Sponsored by This Party’s Dead by Erica Buist (Unbound).
Journalist Erica Buist travels to seven death festivals around the world (Nepal, Madagascar, Indonesia, Sicily, Japan, Mexico and New Orleans) in search of better attitudes towards death. This Party’s Dead is the account of her journey to understand how other cultures deal with mortal terror, how they move past the knowledge that they’re going to die in order to live happily day-to-day, how they celebrate rather than shy away from the topic of death – and how when this openness and acceptance are passed down through the generations, death suddenly doesn’t seem so scary after all.
Hello and welcome to another week of new releases! I call this the calm before the September storm (so. many. books. in. September) and we’ve got a nice array of DIFFERENTY kinds of nonfiction.
Did you catch Kim’s first Friday back last week? Check out the Friday edition of the newsletter for some A+ journalisty, link-filled bookish nonfiction content (question: after its intense overuse in the 2010s/2020s, are we going to have to ban the word “content” for a few years?).
A Woven World: On Fashion, Fishermen, and the Sardine Dress by Alison Hawthorne Deming
This was inspired by the Yves St Laurent sardine dress, which basically looks like the cover (fish scales!) and “celebrates the fading crafts, industries, and artisans that have defined communities for generations.” She looks at Manhattan dressmakers of the nineteenth century and “the fishermen on Grand Manan Island, a community of 2,500 residents, where the dignity of work and the bounty of the sea ruled for hundreds of years.” Grand Manan is in Canada!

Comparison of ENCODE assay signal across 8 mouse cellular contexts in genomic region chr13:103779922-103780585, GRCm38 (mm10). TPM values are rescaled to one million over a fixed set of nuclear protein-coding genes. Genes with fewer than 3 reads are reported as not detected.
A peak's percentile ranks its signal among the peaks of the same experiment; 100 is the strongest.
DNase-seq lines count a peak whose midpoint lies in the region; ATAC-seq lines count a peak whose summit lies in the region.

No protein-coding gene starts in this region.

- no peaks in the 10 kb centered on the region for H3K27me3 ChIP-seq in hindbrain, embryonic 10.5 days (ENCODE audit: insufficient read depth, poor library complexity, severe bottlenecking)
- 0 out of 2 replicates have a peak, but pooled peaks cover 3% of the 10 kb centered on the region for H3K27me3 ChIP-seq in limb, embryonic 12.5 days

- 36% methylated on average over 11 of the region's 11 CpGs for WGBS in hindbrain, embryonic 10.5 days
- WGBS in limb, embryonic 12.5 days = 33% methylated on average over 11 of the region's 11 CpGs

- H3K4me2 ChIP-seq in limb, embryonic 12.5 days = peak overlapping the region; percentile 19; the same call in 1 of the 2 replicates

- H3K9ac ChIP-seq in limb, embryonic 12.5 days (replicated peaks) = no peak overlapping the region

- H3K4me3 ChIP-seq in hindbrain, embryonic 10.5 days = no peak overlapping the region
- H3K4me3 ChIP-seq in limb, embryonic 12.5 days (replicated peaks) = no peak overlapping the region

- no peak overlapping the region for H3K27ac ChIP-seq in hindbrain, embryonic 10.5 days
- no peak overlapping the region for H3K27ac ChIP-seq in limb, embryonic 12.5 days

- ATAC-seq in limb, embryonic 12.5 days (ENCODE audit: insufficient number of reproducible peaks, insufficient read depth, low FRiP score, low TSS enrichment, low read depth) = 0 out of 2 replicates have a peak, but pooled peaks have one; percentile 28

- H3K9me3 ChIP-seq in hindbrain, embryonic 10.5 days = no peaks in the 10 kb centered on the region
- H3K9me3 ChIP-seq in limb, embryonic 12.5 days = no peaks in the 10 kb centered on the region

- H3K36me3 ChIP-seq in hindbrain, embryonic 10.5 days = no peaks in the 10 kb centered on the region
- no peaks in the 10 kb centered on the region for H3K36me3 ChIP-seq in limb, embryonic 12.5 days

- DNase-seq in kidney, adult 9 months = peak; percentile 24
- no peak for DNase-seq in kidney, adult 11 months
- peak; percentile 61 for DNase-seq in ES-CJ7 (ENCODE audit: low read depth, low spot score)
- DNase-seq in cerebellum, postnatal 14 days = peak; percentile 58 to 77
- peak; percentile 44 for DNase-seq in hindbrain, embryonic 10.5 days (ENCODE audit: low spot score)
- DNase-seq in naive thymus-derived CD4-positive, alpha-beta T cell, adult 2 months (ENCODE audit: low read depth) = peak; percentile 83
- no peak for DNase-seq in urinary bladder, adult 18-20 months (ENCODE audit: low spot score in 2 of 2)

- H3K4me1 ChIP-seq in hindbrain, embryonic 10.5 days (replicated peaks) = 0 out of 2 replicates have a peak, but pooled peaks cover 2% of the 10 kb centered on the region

Chinese diaspora! Gold! Ngai covers the gold rushes of the nineteenth century and how they led to “the Chinese Question,” namely: “would the United States and the British Empire outlaw Chinese immigration?” Spoiler: they did. Ngai links themes from “Europe’s subjugation of China to the rise of the international gold standard and the invention of racist, anti-Chinese stereotypes that persist to this day.” Basically, we are always being influenced by events and decisions of the past, and here are some you might not have known about that impact you.
Presumed Guilty: How the Supreme Court Empowered the Police and Subverted Civil Rights by Erwin Chemerinsky
Chemerinsky is dean of the University of California, Berkeley, School of Law. His new book “reveals how the Supreme Court has enabled racist policing and sanctioned law enforcement excesses through its decisions over the last half-century” and how “its conception in the late eighteenth century until the Warren Court in 1953, the Supreme Court rarely ruled against the police.” If you like deep dives into Supreme Court history (I do) and again, why we do the things we do (history!), then check this out.
In the Heights: Finding Home by Lin-Manuel Miranda, Quiara Alegría Hudes, Jeremy McCarter
Ok yeah, this came out in June, but I am only HEARING about it now. In the Heights is my wife’s favorite musical and this behind-the-scenes look offers “untold stories, perceptive essays, and the lyrics to Miranda’s songs—complete with his funny, heartfelt annotations. It also features newly commissioned portraits and never-before-seen photos from backstage, the movie set, and productions around the world.” SO NEAT.
For more nonfiction reads, check out the For Real podcast which I co-host with the excellent Kim here at Book Riot. If you have any questions/comments/book suggestions, you can find me on social media @itsalicetime. Until next time, enjoy those facts, fellow nerds.